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Queen of The Mississippi disabled in St. Paul, MN

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  • Ted Guillaum
    replied
    Bumped Passengers

    Originally, The White House wanted to bump all passengers off the boat to make room for staff and reporters but that did not happen. Reduced rate passengers got bumped but full fare passengers did not. Lexi is right about the one crew member that did not pass the security test. Does anyone remember if that person came back after the trip?

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  • Lexie Palmore
    replied
    More on that

    I boarded the boat halfway through the trip to paint a sign. My clearance was spur of the moment. I don't know how they did it.

    There was one crew member, as I recall, that was bumped off the Carter trip as he had some sort of questionable record. I was kind of surprised that half the crew didn't get bumped.

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  • Denny Hamilton
    replied
    Judy and all,

    You're right about the world changing since those days of the Carter Cruise. In 1978, I was working as an Amtrak Sales Rep in the Twin Cities. During a Delta Queen visit that year, I asked my old pal Jim Blum if I could work during my two-week vacation and hire-out again on the DQ. I was willing to wash dishes if I had to. He said that he'd find something for me to do on the boat. We had settled on a trip from St.Paul to St. Louis, and then on to Cincinnati.

    About a week before the boat arrived in St. Paul I heard of President Carter's plans and thought that I'd never get hired for my working vacation on the same day that the President boarded. So in desperation, I called the local office of the Secret Service. Back in those days, the Secret Service was a run by the Treasury Department.

    The Secret Service Agent asked me just two questions: My Social Security Number, and my place of birth. A couple of days later the agent called me back and confirmed that I was all-clear for my trip! Try doing THAT nowadays! Since Jim Blum wasn't on the southbound trip with Carter, I'm glad that the Secret Service advised the DQ that I was coming looking for a job. I was hired as a deckhand, and was later a watchman for most of the trip. Those were different(and fun) days!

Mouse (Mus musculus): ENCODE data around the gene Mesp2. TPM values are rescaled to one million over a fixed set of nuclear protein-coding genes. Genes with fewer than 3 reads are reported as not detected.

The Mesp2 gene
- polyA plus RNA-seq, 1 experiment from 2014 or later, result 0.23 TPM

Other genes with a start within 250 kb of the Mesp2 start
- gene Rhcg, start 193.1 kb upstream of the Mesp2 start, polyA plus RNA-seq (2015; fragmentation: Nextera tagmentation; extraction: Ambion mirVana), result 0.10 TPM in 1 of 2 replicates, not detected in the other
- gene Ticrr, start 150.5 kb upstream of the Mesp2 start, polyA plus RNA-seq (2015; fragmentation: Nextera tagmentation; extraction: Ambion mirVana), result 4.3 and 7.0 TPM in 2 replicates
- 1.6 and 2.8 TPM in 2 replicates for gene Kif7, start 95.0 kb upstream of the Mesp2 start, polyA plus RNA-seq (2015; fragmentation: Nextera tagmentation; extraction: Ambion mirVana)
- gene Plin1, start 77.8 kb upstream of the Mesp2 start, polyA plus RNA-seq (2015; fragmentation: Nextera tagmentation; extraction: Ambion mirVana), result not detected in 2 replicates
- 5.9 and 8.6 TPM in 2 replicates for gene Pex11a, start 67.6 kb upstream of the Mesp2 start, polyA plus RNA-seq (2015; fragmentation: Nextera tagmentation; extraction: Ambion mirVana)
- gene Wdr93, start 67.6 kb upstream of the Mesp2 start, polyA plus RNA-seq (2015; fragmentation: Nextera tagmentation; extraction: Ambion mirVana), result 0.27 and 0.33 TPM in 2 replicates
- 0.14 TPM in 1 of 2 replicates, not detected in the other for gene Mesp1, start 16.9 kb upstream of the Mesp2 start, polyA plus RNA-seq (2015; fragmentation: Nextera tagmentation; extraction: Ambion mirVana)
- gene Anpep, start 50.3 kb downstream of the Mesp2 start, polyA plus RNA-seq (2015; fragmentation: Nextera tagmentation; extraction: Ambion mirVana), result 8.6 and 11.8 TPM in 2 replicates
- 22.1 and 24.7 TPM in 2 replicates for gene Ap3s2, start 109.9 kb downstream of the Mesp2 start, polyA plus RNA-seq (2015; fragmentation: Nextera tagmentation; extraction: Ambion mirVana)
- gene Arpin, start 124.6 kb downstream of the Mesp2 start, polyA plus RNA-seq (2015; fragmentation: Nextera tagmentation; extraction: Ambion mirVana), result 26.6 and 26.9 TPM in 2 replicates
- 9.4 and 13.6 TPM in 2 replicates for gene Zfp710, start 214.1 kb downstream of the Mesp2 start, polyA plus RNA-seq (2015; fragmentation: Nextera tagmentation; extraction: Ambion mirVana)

-Denny Hamilton-

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  • CJ Meyers
    replied
    Or worse........like watching someone sitting next to someone and having a conversation via text!

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  • CJ Meyers
    replied
    Judy it is amazing how far things have come in a relatively short period of time! I can only imagine what would be required for for the same trip today.

    I wonder where they would place a make shift "situation room" on the American Queen?

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  • Judy Patsch
    replied
    A world without cellphones?

    It was wonderful, Ted! People actually spoke face to face and talked to the person they were with, instead of chatting on the phone while ignoring their companion!

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  • Ted Guillaum
    replied
    A world without cell phones??

    Judy, your recall of the details and facts from way back then is amazing and quite correct. I had forgotten the name George Bufundo. You have even recalled some facts that I did not even know back then. You are certainly right about how our life styles have changed since those days. A world without cell phones! How could that be????

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  • Judy Patsch
    replied
    I wasn't...

    very young then! But a lot younger than now! Since you've given away your age group, you would laugh at the communications systems they had to deal with back then in 1979, pre-cellular days. I was a passenger the two weeks prior to the Carter trip. His trip was announced about 10 days before it, and that last week coming upriver from St. Louis was just one series of repair/repaint jobs you've ever seen. Robert Moser was the DQ President. I made some smart remark about one of the volunteer paint crews or something, and his reply was: Yes, we're merely doing a year's worth of repairs in a week.